Everything you want to know about Visual Studio ALM and Farming
Brian Harry is a Microsoft Technical Fellow working as the Product Unit Manager for Team Foundation Server. Learn more about Brian.
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A couple of weeks ago I promised I’d post an update on the farm. It’s hard to believe but it’s been over 2 years since my last big post on the farm. It’s been busy but I still love it. In fact, I’m just finishing up a “farmcation”. I needed to stockpile hay for the winter and I can’t grow enough so I had 148 rolls delivered yesterday and today – and did a whole bunch of stuff in between deliveries
We live on the farm now. In fact it will be 2 years this Christmas. In my pictures a few years ago, you could just see the beginnings of the house across the pond. Now, it looks like this. I still haven’t gotten around to any landscaping The farm uses up all my spare time.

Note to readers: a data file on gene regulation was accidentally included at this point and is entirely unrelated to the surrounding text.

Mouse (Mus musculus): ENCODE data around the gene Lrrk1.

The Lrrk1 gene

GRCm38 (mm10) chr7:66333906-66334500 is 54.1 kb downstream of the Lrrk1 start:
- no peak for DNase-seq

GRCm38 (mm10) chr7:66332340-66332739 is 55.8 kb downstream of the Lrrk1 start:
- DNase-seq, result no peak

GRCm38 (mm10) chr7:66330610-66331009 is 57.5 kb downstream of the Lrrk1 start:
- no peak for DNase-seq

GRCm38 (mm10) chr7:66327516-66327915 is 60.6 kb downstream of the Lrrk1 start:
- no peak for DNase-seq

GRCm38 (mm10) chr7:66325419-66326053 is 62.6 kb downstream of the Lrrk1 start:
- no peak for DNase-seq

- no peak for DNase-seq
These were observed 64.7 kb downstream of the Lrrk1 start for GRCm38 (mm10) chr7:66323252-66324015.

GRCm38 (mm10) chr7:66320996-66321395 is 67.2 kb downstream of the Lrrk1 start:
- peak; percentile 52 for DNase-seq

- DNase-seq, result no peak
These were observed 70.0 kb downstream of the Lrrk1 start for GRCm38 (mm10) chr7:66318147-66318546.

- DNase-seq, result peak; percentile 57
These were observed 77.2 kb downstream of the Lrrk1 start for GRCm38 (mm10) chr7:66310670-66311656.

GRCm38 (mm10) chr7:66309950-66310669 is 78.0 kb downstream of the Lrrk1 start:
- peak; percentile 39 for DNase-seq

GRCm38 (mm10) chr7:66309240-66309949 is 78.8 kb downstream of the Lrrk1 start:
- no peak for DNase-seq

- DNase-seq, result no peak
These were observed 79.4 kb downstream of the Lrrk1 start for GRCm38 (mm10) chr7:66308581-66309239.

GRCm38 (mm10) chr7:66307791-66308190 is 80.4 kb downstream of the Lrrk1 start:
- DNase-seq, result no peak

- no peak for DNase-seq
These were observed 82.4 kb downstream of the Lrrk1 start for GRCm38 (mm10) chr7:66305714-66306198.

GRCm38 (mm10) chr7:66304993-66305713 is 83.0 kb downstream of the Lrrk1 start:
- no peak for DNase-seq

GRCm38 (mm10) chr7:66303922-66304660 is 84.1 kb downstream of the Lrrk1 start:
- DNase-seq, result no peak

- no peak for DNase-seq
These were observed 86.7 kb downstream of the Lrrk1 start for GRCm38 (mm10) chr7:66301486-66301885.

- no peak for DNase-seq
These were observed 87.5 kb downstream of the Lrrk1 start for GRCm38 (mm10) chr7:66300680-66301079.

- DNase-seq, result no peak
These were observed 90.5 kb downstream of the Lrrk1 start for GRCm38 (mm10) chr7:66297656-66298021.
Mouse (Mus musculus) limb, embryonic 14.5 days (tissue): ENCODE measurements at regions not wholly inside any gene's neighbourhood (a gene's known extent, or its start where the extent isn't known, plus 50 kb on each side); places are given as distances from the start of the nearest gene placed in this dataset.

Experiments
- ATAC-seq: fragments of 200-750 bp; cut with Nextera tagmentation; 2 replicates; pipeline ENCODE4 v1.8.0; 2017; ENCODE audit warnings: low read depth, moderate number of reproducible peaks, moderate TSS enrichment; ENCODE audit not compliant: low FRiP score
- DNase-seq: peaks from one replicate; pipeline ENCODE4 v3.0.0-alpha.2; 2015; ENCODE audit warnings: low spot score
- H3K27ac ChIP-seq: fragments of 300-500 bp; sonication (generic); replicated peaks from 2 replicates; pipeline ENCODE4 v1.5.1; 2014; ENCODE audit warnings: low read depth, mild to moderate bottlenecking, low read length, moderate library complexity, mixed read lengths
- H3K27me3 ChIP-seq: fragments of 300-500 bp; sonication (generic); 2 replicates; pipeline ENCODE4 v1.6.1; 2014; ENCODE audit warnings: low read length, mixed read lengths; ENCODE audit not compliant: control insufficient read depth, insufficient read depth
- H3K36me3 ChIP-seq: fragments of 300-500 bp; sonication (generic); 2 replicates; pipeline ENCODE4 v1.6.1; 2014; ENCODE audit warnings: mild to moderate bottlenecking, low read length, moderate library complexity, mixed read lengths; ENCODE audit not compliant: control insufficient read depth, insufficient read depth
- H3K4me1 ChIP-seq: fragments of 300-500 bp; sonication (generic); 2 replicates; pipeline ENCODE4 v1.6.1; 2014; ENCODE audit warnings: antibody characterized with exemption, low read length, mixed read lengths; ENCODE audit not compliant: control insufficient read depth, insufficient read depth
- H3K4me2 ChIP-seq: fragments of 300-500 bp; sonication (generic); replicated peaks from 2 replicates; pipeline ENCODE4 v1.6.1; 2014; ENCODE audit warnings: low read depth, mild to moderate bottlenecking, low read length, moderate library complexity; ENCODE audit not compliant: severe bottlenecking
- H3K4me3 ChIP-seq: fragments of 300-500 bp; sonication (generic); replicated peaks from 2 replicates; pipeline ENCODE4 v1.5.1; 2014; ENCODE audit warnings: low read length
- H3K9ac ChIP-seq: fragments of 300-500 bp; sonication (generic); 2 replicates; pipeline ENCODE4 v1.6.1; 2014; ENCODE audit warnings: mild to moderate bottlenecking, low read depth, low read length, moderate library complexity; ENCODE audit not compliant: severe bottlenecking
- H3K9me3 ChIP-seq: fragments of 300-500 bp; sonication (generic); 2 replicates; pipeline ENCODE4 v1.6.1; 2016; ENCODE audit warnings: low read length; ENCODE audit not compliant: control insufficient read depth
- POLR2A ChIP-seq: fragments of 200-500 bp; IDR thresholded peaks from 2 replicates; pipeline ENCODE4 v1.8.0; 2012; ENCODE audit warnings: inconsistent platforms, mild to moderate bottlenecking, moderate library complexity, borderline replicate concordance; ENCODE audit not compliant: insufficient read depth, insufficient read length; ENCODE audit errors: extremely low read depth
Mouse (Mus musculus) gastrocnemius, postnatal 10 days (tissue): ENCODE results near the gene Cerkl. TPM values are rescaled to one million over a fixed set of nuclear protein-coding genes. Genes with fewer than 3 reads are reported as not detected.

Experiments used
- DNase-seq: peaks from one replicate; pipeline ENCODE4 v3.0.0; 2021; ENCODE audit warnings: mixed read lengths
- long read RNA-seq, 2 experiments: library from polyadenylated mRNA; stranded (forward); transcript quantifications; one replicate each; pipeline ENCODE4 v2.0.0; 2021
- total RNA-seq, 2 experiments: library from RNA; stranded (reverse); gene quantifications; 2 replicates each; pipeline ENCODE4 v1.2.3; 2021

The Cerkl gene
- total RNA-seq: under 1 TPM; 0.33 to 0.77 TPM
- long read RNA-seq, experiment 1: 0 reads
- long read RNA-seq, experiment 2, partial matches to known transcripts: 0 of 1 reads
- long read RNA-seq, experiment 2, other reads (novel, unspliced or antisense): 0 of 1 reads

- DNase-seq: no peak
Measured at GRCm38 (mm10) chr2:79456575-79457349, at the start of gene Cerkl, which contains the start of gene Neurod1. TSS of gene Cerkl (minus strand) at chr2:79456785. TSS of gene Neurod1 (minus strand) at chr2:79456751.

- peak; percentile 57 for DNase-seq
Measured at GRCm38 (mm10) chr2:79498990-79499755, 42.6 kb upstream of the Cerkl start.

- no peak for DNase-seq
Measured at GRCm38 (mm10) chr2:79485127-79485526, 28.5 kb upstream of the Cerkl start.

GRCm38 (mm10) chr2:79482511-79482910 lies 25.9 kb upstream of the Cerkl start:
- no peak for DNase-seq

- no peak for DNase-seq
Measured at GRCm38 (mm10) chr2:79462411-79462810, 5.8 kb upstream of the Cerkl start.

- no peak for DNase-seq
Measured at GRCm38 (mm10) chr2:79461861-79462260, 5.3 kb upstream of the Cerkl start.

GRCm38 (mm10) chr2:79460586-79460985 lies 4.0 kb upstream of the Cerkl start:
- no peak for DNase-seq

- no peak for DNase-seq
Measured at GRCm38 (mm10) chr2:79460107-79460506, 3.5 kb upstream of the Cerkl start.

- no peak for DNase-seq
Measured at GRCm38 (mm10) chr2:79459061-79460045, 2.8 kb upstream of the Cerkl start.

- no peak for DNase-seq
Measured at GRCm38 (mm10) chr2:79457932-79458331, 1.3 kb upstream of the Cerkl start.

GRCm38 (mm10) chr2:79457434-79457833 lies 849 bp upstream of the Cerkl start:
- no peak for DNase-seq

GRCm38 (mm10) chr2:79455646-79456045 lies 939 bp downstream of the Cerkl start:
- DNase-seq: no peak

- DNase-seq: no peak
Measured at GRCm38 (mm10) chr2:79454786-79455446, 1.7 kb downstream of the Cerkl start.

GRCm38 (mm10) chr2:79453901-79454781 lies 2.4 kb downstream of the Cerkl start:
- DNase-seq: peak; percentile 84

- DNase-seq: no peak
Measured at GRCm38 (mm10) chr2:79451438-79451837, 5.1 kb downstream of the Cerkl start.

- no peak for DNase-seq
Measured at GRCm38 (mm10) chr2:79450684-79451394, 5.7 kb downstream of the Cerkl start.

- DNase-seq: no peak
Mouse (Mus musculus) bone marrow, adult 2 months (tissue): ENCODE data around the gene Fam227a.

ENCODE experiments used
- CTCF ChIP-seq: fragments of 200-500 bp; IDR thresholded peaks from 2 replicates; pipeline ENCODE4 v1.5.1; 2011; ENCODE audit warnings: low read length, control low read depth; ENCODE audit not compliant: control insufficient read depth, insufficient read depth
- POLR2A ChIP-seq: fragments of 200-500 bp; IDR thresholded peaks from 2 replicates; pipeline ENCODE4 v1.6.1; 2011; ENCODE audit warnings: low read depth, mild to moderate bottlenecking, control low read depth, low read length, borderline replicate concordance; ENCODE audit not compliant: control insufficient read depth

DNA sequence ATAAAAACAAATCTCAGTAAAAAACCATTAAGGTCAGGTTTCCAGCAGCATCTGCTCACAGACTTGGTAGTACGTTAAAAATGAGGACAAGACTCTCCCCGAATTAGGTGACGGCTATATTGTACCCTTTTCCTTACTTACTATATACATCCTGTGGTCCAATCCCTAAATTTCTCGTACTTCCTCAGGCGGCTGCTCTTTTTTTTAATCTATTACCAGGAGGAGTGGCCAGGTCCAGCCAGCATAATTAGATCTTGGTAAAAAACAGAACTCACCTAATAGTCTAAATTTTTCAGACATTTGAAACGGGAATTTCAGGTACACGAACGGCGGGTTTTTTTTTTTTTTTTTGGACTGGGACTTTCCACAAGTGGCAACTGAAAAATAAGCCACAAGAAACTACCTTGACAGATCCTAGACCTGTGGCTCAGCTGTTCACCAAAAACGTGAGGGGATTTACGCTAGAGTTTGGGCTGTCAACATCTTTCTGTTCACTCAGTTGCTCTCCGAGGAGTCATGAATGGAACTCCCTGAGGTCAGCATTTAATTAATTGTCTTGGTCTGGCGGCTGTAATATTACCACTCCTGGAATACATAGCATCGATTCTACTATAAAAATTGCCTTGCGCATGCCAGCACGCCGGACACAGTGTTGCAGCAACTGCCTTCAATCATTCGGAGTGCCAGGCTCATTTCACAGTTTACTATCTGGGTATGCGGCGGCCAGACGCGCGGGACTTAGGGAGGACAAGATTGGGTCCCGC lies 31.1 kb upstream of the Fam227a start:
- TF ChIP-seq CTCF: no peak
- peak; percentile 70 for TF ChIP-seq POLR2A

I had just finished up planting my orchard and now it’s a couple of years old. It’s big enough that it’s hard to do it justice in one picture and the trees blend into the background a bit but I wanted to get the same angle for contrast.
I also introduced to you some of the farm’s inhabitants. Inky, our Bull, is still around doing his job.
And our donkey, Mary, is as lovable as ever. Mary has a daughter now, Esther, but she was at the other end of the farm protecting the younger calves and I didn’t take the time to walk all the way down there to get her picture. Mary has never really gotten used to cows (she didn’t grow up around them) but Ester has been around them since she was born and I think she believes she is a cow.
Mary has friends now – Sadata and PJ. Sadata is a 26 year old Arabian (that’s pretty old for a horse). And PJ is a 14 year old, very muscular Paint/Quarter Horse. We just bought PJ so my oldest son and I would have a horse we could ride (Sadata is too old, she’s good with my younger kids though).